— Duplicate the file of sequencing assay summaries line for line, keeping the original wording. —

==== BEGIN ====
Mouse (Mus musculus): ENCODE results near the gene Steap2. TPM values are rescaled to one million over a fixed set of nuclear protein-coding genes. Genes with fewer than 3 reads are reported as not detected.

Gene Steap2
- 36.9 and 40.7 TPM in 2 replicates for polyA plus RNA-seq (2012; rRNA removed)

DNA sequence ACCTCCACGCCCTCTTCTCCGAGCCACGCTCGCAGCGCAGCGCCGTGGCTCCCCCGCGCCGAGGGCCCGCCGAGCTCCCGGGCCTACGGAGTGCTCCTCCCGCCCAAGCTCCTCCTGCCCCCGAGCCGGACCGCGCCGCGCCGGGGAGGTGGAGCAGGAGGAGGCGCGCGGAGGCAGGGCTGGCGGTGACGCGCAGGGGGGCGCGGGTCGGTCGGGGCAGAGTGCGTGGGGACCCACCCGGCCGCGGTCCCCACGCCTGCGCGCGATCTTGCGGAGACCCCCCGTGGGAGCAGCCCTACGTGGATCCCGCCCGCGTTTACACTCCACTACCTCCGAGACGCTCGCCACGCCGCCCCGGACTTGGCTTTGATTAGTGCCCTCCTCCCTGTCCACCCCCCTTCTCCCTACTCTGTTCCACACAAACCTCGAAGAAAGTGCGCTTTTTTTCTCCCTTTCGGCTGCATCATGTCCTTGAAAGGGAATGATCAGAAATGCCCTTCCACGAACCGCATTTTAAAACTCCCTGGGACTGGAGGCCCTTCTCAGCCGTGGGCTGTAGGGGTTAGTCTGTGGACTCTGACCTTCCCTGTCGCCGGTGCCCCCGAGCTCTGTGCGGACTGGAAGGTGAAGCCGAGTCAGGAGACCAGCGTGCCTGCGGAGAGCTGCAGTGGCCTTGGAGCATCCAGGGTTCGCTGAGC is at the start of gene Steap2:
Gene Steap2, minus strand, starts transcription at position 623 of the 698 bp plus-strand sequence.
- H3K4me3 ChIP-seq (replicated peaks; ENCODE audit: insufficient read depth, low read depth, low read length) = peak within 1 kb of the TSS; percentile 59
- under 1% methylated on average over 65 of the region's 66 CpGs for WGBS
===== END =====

Mouse (Mus musculus): ENCODE results near the gene Steap2. TPM values are rescaled to one million over a fixed set of nuclear protein-coding genes. Genes with fewer than 3 reads are reported as not detected.

Gene Steap2
- 36.9 and 40.7 TPM in 2 replicates for polyA plus RNA-seq (2012; rRNA removed)

DNA sequence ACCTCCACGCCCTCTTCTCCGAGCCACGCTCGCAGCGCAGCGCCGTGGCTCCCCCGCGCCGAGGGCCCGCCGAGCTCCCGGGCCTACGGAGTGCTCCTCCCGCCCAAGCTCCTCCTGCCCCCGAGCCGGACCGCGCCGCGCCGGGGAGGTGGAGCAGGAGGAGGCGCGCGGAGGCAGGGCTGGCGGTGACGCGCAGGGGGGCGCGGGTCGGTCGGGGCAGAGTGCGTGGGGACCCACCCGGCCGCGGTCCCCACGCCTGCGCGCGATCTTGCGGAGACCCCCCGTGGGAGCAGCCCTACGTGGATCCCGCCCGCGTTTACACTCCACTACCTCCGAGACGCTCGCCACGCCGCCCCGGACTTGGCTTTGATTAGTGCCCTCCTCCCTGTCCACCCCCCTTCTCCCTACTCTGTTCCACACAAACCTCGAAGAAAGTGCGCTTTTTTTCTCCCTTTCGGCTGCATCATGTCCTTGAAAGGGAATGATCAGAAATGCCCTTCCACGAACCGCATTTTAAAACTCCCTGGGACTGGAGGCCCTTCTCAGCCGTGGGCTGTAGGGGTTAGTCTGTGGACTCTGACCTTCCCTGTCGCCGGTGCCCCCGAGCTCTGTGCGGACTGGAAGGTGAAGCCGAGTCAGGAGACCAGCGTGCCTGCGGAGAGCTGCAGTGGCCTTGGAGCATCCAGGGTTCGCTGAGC is at the start of gene Steap2:
Gene Steap2, minus strand, starts transcription at position 623 of the 698 bp plus-strand sequence.
- H3K4me3 ChIP-seq (replicated peaks; ENCODE audit: insufficient read depth, low read depth, low read length) = peak within 1 kb of the TSS; percentile 59
- under 1% methylated on average over 65 of the region's 66 CpGs for WGBS